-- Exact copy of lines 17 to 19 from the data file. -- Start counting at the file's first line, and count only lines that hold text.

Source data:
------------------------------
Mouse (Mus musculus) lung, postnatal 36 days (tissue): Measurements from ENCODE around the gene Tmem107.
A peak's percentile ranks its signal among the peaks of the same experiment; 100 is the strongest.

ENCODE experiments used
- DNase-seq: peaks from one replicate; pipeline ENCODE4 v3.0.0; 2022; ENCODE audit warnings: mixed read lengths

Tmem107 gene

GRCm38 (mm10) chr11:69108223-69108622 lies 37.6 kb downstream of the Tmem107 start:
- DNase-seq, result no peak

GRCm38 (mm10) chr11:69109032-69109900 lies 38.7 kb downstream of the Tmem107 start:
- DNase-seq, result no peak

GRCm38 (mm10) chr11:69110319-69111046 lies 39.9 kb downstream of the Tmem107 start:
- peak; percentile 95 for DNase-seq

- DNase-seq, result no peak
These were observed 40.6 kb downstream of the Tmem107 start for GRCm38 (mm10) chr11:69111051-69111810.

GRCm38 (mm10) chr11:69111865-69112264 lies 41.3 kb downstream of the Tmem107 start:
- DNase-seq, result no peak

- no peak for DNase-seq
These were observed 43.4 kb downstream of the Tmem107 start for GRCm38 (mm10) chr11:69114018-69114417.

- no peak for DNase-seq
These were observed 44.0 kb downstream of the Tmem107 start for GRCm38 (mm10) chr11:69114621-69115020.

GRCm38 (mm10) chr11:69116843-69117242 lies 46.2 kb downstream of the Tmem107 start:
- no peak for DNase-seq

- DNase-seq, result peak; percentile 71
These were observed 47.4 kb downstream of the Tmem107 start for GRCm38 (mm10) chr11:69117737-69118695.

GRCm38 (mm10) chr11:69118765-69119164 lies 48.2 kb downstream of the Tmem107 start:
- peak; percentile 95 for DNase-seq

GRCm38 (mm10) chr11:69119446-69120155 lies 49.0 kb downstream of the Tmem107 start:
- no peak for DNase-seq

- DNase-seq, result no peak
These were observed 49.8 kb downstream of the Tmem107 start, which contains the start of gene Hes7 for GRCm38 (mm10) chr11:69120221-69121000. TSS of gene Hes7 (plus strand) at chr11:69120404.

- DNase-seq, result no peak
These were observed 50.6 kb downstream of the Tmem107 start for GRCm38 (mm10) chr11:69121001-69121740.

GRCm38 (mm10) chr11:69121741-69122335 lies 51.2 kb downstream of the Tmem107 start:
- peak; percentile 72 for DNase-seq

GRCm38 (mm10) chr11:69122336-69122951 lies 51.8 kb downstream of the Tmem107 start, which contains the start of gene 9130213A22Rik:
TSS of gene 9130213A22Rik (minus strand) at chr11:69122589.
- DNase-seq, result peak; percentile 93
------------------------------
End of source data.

These were observed 43.4 kb downstream of the Tmem107 start for GRCm38 (mm10) chr11:69114018-69114417.

- no peak for DNase-seq
These were observed 44.0 kb downstream of the Tmem107 start for GRCm38 (mm10) chr11:69114621-69115020.